Mickey Callaway is likely going to be canned, pretty much every decision General Manager Brodie Van Wagenen made in the offseason has blown up in his face, and the New York Mets are 39-48.
Yes, Wright was a third baseman, and Reyes was a shortstop. Meanwhile, Alonso is a first baseman, and McNeil plays all around the diamond. But that’s not the point here.
A decade ago, the Mets lineup was rocking with high-profile and/or intriguing players. They were a yearly threat to make the playoffs and owned one of the best left sides of the infield in Major League Baseball in Wright and Reyes. They were each premier fielders at their respective positions, highly productive hitters, and two of the best infielders in the sport.
Wright could flat-out rake. He was a line-drive hitter, a double machine, and difficult to strike out. Reyes was a speeding bullet. He beat out infield groundballs, was a contact hitter, and won the National League batting title in 2011 — which was Reyes’ last year with the Mets the first time around.
Wright and Reyes were the Mets’ identity. You went to Mets’ games to see them, and they were the building blocks that kept hope alive in Queens, even when times were rough. Today, times are also rough. The Mets went into spring training with postseason aspirations. Instead, they’re in fourth place in the NL East. At the same time, they have a positional duo to be excited about.
Throughout the offseason, there was a vibe that Alonso, who had been highly regarded in the organization, was going to get the starting nod at first base in 2019. Sure enough, he did, and Alonso has produced above and beyond what the Mets could’ve asked for.
Alonso has totaled 28 home runs and 64 RBIs while hitting .278. He also went into the Mets’ Wednesday night matchup with the New York Yankees with a .995 OPS, which ranks seventh in MLB. He’s demolishing baseballs, and while he’s striking out at a high rate (Alonso has totaled 91 strikeouts, compared to 87 hits), Alonso doesn’t have the trendy uppercut swing. He’s a power hitter, but one who has a level swing and can make hard contact anywhere in and out of the zone; he’s not limited to just hitting a hanging curveball, or fastball down the plate.
Alonso owns a 17.9 barrel percentage, which ranks in the top two percent in MLB. Having the 24-year-old in the Mets lineup gives them the power bat they’ve been devoid of since Yoenis Cespedes was last fully healthy in 2015. He’s giving Mets fans, and baseball fans in general, a positive reason to check the team’s box score.
Alonso has been what Aaron Judge was for the Yankees when he took on the full-time right field gig in 2017: an intimidating power hitter who blasts home runs at a high rate, hits second in the order, and invigorates hope. Alonso’s power will be on full display when he partakes in the 2019 MLB Home Run Derby on Tuesday night in Progressive Field.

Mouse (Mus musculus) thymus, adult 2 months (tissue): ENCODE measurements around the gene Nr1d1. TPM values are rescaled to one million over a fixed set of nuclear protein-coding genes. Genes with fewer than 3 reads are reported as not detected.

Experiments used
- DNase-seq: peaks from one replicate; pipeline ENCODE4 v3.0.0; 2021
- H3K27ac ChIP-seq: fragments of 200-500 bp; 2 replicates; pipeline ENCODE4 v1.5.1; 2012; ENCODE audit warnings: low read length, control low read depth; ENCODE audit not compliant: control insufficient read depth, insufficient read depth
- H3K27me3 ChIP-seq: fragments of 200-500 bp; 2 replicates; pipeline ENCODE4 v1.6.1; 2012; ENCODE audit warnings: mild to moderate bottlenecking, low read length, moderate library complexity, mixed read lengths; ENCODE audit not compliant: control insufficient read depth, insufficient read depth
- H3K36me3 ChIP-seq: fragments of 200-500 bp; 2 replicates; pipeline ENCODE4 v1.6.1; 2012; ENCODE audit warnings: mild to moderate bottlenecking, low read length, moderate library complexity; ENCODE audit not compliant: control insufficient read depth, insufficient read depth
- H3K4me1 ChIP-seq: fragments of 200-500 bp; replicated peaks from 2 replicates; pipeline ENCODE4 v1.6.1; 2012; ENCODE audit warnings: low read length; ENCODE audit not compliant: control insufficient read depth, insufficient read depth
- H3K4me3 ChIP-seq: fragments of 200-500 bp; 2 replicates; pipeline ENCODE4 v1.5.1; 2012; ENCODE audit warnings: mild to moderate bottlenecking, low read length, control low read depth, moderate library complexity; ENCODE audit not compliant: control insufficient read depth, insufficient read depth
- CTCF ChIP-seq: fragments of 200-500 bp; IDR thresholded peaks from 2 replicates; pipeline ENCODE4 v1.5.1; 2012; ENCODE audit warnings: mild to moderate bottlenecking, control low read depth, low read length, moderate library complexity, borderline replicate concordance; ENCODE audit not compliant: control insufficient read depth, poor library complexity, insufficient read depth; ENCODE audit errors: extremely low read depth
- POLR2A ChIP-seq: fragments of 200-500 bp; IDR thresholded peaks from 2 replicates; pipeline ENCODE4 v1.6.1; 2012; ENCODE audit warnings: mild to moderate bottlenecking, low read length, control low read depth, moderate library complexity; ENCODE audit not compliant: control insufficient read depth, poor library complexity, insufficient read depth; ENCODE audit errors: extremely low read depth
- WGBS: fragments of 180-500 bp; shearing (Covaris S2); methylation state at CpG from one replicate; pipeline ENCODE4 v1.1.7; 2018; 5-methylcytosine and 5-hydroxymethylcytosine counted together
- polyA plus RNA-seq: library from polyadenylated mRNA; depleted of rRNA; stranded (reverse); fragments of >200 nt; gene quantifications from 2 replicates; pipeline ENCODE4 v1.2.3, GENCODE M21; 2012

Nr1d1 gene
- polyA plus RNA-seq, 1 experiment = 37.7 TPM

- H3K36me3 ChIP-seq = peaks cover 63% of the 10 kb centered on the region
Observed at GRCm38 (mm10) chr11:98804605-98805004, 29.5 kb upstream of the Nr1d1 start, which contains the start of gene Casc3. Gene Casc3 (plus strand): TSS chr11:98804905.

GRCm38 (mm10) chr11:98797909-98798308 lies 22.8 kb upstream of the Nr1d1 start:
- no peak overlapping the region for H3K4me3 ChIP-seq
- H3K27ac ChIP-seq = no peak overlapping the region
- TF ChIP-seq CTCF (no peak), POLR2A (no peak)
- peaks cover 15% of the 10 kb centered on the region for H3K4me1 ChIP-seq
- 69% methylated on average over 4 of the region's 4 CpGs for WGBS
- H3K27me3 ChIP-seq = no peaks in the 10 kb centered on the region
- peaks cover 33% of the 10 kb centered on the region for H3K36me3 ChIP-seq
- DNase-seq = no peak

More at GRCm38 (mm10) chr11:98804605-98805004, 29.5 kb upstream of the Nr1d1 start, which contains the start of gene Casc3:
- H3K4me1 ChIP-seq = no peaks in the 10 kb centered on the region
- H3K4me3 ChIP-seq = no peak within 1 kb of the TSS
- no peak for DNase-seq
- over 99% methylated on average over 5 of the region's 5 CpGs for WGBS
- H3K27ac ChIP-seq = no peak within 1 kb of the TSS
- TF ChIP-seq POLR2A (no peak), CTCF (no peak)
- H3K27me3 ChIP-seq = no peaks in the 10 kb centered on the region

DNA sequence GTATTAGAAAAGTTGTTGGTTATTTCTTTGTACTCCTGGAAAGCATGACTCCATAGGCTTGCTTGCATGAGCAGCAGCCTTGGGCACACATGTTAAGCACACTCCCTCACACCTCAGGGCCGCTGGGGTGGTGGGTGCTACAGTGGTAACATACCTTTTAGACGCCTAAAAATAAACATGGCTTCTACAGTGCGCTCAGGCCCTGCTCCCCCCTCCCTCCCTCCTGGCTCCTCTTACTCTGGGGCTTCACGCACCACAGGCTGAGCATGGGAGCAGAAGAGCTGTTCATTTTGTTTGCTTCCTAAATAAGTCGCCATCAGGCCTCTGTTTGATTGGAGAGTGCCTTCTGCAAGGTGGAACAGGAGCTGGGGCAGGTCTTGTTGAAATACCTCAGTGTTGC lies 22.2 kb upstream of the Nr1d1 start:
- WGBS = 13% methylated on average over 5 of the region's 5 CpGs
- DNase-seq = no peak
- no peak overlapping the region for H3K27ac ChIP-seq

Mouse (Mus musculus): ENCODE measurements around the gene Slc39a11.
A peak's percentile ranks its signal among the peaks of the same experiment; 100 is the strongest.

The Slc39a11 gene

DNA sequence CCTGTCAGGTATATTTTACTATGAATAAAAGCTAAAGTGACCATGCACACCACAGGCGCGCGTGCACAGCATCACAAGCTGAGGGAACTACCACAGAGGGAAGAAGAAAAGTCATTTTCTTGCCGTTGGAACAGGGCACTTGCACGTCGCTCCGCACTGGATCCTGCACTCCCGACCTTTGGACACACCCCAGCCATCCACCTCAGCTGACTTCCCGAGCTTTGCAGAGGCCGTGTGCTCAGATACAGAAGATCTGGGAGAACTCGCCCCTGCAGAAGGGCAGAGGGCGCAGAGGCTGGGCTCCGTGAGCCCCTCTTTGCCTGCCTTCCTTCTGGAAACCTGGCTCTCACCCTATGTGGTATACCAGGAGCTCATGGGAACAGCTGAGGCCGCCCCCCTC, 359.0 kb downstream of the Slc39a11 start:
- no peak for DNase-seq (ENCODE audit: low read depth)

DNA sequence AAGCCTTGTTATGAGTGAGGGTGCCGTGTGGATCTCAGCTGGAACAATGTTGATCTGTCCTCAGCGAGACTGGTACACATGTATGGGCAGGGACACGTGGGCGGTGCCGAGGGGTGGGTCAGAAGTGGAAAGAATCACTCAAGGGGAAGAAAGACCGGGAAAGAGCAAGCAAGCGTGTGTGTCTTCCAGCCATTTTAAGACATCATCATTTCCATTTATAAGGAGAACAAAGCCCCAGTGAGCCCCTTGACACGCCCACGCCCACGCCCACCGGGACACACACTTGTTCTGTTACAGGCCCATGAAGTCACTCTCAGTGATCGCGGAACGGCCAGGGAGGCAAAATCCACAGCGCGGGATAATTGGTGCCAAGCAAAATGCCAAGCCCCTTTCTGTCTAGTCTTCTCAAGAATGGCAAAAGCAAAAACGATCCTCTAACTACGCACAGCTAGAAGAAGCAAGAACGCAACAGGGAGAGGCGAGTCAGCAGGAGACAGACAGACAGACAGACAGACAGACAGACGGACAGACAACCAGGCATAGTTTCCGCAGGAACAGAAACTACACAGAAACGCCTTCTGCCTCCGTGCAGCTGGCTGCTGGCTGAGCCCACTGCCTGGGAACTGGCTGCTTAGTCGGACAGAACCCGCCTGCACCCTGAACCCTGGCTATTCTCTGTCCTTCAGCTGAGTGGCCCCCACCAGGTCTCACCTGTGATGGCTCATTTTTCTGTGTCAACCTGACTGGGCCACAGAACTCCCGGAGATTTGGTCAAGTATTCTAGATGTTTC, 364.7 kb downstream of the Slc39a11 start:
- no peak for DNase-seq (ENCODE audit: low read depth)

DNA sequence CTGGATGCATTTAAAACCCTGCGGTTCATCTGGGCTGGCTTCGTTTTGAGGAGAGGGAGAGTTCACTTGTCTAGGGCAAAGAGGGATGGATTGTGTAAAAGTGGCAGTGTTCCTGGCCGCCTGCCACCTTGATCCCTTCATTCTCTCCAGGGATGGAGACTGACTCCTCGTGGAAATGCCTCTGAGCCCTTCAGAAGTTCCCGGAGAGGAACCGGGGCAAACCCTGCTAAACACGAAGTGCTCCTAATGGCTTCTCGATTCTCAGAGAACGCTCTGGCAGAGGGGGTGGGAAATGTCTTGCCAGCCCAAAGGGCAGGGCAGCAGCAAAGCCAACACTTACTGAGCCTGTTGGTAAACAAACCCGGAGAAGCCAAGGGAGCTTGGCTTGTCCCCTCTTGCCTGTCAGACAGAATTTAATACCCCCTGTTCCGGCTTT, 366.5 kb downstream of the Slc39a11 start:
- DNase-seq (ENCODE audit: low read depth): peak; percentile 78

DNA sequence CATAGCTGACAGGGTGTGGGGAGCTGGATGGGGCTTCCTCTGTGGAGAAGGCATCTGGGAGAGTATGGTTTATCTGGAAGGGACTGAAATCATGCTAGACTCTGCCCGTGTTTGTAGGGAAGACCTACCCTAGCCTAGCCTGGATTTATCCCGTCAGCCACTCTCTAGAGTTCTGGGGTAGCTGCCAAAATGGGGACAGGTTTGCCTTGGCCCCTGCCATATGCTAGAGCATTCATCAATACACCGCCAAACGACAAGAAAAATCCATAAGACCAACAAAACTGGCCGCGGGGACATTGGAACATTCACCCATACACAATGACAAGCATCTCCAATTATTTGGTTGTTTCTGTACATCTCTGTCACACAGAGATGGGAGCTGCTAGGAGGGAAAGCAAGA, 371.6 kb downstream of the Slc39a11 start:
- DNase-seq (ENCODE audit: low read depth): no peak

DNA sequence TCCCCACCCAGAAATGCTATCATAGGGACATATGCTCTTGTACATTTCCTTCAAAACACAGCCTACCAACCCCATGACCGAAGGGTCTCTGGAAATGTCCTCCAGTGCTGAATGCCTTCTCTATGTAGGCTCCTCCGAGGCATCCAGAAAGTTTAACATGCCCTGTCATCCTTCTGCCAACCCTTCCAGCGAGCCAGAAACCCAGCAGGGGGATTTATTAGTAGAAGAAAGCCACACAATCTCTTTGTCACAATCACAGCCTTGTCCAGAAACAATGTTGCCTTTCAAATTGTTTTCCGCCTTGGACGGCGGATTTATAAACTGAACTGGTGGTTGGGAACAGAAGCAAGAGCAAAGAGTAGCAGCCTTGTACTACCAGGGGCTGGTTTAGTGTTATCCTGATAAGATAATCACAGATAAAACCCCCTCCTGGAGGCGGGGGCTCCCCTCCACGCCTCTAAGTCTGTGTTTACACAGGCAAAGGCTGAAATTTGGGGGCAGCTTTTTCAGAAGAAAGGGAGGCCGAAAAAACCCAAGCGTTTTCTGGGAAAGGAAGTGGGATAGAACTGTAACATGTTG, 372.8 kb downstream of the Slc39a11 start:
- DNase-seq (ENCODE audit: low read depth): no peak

Simultaneously, McNeil is stringing together a captivating season. Currently hitting an MLB-best .349 while owning a .928 OPS and totaling 96 hits in 73 games, he has been one of the best pure hitters in baseball. McNeil is a contact hitter. He puts the ball in play often, has wheels, and is as difficult as anyone in the sport to strikeout.
McNeil is an irreplaceable figure for the Mets defensively. While a natural second baseman, the Mets have played McNeil around the diamond due to infield logjams and injuries. He has played the hot corner, as well as both corner outfield positions. At some point, the Mets are going to have to find a permanent role for him, but as they experiment throughout what may be a lost season, having McNeil fill the holes created by others serves its purpose.
McNeil is a late bloomer. You don’t often see players make their big-league debut when they’re 26, play well — like McNeil did last season — and then grow into an elite hitter the ensuing season. Some will say he came on the scene too late. Here’s another way of looking at it: McNeil has been humbled by playing in the minor leagues for so long, continues to improve, and the bulk of baseball’s premier players are around his age.
Alonso provides the power. McNeil provides the energy. It’s the perfect offensive combo.
For years, the conversation with the Mets has been centered around their pitching staff and the future of those calling the shots. Can the rotation stay healthy? Can the bullpen do its job? When is Callaway getting fired? The losses aren’t going to eliminate those questions, but the Mets finally have something they can point to as progress.
Jacob deGrom won the NL Cy Young Award last season with 10 wins. While a pitcher’s win-loss record can be a deceiving way to measure their production in 2019, it speaks to how deGrom — who recorded a 1.70 ERA — received little to no run support. Noah Syndergaard, Zack Wheeler, and Steven Matz have also been given little run support over the years.
Is the Mets offense remarkably better than it was last year? No, but it’s respectable, and that’s significantly generated by Alonso and McNeil. No longer are the Mets simply a team with good pitching. They now have franchise players who are in the field every day, as opposed to every fifth day. Such a duo hasn’t existed since Wright and Reyes were taking the field in their prime.
In all likelihood, the Mets are going to miss the playoffs for the third consecutive season. The Atlanta Braves, Philadelphia Phillies, and Washington Nationals are simply better than them. But the Mets have a nice mix of budding, young players and savvy veterans.
Alonso and McNeil are going to the MLB All-Star Game next week. Chances are you’re going to be seeing them there many more times as their careers ensue.